9. Pack Your Bags
You’ve done all your trip planning and now it’s time to pack your bags! You’ll generally want lightweight, quick-drying, multipurpose gear and some high-quality walking shoes. However, you should also create a packing list specific to your destination. Make sure to research the climate and weather of your destination. What you’ll need to pack for a beach vacation in Costa Rica will be vastly different from glacier hikes in Norway or a temple visit in Thailand.
If you are taking an extended trip through multiple locations, you might consider having someone store and send items to you as needed. You can also research if any specialty items, such as snowsuits, are available to rent at your destination. Lastly, make sure you do have one nice outfit in your bag. You never know what types of invitations you may receive from friends you meet on the road.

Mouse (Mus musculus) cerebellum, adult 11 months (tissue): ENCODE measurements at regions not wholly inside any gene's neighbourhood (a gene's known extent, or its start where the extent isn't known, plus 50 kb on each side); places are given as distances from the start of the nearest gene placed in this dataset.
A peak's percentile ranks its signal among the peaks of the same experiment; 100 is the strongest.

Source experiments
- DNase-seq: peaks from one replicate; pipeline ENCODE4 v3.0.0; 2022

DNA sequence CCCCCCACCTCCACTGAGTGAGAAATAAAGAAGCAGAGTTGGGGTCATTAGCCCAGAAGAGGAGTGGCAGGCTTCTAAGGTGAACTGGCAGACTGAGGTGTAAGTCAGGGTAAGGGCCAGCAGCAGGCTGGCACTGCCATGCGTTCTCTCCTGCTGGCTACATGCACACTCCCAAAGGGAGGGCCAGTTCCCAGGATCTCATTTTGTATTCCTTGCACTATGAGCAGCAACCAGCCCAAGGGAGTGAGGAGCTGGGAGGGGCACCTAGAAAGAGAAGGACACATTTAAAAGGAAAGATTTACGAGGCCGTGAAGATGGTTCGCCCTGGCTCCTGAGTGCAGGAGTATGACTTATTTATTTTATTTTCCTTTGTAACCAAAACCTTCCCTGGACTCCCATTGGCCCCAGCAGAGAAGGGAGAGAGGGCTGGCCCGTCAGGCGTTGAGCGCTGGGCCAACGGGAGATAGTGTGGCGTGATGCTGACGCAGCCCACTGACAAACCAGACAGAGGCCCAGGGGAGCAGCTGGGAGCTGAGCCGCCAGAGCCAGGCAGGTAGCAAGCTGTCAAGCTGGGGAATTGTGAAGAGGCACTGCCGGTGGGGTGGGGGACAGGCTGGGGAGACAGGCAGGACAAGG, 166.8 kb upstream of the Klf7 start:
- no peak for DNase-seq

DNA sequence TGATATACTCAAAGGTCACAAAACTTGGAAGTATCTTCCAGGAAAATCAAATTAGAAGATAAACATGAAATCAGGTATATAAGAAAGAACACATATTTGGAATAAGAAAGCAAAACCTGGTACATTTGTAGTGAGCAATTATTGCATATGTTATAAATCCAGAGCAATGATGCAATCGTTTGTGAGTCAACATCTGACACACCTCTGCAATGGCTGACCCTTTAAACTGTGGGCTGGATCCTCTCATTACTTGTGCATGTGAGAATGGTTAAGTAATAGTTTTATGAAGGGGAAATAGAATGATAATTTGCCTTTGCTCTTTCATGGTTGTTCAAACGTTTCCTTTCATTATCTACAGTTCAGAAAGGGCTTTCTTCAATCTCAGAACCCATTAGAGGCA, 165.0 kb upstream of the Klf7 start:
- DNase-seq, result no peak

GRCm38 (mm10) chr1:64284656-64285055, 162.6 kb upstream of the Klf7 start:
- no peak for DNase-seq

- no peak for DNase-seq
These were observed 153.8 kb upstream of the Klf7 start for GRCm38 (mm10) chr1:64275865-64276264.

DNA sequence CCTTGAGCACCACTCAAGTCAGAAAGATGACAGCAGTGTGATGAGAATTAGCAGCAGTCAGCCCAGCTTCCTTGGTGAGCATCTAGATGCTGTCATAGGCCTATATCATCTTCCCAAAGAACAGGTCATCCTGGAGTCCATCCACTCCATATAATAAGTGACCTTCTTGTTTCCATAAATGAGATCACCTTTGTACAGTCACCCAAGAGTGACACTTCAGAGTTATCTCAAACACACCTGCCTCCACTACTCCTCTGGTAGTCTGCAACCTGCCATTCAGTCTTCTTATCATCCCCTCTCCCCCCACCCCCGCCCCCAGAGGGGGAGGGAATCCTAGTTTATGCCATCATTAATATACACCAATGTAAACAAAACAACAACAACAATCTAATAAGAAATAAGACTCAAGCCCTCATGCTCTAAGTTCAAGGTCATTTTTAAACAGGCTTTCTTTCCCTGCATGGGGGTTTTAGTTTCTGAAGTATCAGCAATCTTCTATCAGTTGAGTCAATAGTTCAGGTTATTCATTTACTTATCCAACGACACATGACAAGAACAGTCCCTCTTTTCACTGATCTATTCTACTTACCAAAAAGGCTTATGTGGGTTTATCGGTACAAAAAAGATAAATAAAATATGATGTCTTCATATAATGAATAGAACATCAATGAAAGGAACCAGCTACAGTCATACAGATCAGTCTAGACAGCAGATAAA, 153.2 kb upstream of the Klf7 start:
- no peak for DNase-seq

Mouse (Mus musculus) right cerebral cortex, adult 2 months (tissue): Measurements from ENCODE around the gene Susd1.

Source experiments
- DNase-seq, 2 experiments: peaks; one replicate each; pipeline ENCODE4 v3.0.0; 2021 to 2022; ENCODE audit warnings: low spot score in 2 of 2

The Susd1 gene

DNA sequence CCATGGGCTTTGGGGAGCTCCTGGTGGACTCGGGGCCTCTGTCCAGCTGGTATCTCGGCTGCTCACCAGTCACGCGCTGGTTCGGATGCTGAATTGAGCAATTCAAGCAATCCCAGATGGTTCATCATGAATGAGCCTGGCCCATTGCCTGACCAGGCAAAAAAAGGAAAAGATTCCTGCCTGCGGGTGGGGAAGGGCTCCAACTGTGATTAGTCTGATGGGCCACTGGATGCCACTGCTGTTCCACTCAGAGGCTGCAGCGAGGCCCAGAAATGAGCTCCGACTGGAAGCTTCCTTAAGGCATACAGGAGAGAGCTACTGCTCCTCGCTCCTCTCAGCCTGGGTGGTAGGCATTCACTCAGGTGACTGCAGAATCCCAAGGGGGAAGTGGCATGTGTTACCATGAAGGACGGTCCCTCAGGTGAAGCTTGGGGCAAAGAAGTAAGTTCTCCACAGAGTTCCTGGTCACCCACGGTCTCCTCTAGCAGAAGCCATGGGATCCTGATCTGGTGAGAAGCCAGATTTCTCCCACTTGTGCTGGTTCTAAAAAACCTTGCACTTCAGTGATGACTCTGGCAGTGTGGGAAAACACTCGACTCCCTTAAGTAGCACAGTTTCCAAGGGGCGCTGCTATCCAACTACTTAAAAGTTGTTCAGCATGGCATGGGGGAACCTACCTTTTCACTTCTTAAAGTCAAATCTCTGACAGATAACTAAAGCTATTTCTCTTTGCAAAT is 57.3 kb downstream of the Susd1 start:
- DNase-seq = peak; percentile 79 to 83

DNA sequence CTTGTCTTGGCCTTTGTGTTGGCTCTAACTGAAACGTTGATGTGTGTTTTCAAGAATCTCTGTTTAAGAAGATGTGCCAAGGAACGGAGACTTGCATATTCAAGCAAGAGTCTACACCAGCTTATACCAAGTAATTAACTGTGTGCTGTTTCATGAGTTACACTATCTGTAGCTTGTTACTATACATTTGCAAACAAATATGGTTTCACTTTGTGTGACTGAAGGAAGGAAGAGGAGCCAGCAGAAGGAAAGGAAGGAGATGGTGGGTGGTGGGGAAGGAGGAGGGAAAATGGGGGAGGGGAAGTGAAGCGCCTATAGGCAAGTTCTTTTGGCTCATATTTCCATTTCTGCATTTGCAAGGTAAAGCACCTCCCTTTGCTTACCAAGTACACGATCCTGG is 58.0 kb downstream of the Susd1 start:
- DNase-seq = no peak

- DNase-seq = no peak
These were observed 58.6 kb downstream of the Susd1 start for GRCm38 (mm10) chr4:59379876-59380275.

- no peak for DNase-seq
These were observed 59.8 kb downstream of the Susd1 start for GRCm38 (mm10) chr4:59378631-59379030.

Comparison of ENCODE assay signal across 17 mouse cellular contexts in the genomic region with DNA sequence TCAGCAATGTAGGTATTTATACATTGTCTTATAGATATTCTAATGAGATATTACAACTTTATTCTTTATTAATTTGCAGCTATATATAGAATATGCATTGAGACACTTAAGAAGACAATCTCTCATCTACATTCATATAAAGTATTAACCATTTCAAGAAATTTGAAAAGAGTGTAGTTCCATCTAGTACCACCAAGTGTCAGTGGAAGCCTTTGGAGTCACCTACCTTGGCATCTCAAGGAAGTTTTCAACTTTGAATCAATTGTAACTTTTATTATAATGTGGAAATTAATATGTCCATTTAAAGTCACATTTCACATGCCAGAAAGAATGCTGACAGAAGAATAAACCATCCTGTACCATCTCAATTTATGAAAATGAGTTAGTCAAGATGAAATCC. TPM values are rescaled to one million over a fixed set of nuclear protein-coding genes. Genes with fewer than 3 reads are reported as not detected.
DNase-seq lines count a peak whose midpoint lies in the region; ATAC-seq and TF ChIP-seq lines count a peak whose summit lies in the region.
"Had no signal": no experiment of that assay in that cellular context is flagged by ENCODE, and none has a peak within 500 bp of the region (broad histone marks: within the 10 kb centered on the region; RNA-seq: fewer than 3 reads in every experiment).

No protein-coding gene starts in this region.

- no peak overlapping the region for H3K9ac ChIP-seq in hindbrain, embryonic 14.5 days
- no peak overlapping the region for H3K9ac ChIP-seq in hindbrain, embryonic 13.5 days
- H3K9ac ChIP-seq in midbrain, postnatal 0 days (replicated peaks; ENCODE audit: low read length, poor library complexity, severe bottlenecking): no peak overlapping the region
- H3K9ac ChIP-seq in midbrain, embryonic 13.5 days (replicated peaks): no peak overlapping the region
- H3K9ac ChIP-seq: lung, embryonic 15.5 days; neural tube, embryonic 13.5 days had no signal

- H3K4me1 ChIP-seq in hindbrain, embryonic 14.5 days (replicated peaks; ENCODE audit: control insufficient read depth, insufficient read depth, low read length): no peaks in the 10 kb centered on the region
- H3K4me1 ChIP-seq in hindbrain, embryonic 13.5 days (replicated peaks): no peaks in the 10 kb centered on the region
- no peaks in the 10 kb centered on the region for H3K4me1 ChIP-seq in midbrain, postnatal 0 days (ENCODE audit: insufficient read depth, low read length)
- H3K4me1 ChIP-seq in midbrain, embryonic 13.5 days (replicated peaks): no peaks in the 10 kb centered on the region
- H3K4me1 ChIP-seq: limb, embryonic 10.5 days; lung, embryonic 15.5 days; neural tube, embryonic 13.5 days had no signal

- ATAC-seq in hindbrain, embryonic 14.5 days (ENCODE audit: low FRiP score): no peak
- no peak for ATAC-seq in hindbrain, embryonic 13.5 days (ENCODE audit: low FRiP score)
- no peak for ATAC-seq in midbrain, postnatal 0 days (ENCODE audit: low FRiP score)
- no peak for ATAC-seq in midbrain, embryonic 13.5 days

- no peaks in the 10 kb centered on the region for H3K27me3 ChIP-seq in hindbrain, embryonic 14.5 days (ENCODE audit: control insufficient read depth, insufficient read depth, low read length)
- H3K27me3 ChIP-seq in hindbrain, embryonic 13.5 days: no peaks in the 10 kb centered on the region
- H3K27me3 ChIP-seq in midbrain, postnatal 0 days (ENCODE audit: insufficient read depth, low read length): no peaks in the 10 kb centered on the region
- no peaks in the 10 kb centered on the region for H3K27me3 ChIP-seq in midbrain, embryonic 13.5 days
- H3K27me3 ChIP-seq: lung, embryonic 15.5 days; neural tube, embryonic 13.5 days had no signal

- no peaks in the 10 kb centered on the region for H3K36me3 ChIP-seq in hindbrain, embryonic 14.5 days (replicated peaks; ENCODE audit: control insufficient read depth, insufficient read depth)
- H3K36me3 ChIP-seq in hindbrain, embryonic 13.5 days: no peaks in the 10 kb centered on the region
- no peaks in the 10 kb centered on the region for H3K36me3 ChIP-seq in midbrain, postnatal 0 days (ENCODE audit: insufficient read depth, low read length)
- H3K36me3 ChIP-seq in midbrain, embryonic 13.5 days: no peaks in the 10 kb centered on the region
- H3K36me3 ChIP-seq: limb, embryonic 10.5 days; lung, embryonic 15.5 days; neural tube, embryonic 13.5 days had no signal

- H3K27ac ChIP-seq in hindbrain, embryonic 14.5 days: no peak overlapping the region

10. Prepare for the Flight
The last step in planning a trip is making sure you are prepared for your flight. Of course, you’ll want to make sure you have your passport, tickets, and any other travel documents you need. But beyond the logistics of getting onto the plane, make sure you are prepared for what the flight entails.
Charge all devices and have a backup battery ready to go. Download any movies, books, podcasts, or entertainment you’ll want for the journey. Don’t forget to pack some backup snacks. This will ensure, even if there are delays, you aren’t paying overpriced airport prices for essential items.
Ready, Set, Go
The above trip preparation tips will help ensure a successful vacation no matter your destination. Remember that research is essential and that travel insurance takes the stress away from unexpected situations. Above all else, keep your mind open to new experiences and have some fun!